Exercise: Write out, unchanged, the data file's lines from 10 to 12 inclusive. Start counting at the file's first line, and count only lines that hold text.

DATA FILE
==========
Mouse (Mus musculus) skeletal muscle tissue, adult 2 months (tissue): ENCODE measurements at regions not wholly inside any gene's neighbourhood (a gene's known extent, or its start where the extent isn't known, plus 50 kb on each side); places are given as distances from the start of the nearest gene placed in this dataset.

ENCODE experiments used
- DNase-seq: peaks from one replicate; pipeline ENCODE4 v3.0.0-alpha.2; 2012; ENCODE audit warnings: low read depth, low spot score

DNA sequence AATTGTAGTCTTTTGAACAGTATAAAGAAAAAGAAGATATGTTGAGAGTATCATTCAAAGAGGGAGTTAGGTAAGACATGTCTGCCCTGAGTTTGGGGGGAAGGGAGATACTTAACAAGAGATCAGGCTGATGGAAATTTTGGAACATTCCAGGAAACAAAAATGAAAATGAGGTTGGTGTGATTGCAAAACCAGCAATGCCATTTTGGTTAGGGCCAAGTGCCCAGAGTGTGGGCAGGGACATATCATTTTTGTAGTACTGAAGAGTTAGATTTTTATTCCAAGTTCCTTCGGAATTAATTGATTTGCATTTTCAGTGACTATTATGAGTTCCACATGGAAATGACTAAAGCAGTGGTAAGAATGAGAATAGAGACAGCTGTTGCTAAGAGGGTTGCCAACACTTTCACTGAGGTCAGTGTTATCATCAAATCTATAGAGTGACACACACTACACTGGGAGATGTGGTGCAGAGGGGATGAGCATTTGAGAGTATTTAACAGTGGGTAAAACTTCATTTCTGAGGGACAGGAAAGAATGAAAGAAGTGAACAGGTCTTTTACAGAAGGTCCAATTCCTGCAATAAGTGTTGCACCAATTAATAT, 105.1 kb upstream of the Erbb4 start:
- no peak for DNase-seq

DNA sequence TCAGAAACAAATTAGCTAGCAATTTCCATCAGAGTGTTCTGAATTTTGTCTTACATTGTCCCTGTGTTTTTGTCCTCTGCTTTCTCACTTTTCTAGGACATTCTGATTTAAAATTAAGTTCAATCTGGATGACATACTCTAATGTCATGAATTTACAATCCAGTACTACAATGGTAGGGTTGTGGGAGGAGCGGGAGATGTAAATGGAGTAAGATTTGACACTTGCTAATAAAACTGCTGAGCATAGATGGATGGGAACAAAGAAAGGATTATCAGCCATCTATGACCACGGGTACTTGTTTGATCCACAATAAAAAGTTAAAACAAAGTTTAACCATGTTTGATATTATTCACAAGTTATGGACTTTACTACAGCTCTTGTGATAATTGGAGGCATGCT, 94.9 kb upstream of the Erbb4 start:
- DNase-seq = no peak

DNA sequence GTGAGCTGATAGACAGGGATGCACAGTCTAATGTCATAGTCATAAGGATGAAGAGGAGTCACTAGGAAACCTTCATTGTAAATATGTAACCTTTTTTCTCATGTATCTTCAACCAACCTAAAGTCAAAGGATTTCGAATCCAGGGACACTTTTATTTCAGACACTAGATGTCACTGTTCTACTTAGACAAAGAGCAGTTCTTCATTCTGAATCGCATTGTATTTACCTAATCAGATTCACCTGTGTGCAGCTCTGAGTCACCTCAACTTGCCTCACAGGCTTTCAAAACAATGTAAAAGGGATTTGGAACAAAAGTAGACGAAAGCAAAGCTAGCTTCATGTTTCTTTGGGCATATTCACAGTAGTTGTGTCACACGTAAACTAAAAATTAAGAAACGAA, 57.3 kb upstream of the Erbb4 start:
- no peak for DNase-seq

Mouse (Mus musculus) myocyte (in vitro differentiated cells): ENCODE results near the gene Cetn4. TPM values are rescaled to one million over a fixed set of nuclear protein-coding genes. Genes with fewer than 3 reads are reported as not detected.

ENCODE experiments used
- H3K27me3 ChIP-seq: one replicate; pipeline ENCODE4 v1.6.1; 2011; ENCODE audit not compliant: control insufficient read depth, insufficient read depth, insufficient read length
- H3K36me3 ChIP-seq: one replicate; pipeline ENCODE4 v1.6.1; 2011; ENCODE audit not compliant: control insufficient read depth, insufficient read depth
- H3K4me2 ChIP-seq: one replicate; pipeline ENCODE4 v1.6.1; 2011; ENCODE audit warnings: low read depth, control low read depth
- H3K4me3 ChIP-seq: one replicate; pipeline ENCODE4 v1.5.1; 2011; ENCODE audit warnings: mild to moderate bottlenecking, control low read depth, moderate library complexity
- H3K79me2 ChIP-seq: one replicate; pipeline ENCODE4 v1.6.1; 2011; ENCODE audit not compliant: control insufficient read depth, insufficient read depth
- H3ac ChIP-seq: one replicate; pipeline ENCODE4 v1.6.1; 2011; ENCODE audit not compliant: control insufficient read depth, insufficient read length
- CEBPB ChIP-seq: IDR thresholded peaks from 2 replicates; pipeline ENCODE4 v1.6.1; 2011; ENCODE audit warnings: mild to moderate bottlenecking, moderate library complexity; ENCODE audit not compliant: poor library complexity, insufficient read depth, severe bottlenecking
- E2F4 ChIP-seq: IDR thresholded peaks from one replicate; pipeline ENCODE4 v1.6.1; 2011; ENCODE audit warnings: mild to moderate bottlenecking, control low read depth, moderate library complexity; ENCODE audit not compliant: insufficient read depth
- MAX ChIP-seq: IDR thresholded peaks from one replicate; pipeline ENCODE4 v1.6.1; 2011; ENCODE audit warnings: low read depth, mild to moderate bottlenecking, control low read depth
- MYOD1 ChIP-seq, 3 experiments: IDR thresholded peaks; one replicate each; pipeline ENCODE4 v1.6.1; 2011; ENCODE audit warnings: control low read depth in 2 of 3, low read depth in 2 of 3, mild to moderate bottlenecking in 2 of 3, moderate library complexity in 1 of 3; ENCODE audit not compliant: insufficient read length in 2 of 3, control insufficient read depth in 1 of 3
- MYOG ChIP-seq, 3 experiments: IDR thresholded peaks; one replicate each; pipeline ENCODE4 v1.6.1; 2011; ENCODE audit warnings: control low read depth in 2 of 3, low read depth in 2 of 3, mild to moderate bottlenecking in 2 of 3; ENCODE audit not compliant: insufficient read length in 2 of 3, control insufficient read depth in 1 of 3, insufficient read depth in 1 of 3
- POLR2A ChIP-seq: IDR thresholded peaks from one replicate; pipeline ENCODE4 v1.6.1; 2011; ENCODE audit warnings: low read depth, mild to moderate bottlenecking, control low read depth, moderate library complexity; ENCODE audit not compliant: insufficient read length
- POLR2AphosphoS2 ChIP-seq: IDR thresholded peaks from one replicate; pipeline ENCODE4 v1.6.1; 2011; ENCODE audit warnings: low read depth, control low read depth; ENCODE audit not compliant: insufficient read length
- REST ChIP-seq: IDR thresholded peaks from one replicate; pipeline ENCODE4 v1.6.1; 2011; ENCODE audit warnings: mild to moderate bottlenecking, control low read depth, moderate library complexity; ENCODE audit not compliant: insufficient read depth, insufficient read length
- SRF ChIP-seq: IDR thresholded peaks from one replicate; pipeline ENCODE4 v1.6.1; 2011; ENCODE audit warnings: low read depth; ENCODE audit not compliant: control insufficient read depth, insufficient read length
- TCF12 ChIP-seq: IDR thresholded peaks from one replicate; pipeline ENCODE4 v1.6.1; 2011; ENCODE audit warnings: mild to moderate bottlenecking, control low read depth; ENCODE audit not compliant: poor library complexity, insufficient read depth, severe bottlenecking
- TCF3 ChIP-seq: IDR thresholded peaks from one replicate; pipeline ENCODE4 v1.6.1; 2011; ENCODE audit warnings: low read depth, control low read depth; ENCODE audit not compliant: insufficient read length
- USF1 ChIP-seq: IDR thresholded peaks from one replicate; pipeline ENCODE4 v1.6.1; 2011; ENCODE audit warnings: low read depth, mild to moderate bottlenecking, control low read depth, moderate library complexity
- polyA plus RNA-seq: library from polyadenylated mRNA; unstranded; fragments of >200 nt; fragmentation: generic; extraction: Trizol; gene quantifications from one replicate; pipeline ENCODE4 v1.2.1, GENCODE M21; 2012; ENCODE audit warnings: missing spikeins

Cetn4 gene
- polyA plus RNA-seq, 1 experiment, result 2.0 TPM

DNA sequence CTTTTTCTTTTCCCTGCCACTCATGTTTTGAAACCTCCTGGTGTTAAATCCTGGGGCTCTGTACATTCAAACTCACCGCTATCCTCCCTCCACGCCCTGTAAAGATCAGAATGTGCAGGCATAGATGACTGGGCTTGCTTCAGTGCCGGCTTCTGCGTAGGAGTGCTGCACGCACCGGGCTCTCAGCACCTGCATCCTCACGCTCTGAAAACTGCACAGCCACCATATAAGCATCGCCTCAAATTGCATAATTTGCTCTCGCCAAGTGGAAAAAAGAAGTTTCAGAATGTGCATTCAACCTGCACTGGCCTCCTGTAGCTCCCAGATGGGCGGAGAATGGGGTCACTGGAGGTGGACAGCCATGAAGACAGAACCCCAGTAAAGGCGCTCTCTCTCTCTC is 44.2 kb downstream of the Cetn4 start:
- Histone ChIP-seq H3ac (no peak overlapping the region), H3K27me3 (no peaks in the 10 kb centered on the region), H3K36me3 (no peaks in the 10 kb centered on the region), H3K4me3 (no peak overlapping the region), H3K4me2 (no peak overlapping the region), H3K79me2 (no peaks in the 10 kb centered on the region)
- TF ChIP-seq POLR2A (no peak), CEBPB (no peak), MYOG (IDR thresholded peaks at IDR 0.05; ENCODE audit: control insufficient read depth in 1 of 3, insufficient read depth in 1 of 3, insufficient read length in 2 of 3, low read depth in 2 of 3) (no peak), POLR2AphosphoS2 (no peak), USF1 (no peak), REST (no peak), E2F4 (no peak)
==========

Mouse (Mus musculus) myocyte (in vitro differentiated cells): ENCODE results near the gene Cetn4. TPM values are rescaled to one million over a fixed set of nuclear protein-coding genes. Genes with fewer than 3 reads are reported as not detected.

ENCODE experiments used
- H3K27me3 ChIP-seq: one replicate; pipeline ENCODE4 v1.6.1; 2011; ENCODE audit not compliant: control insufficient read depth, insufficient read depth, insufficient read length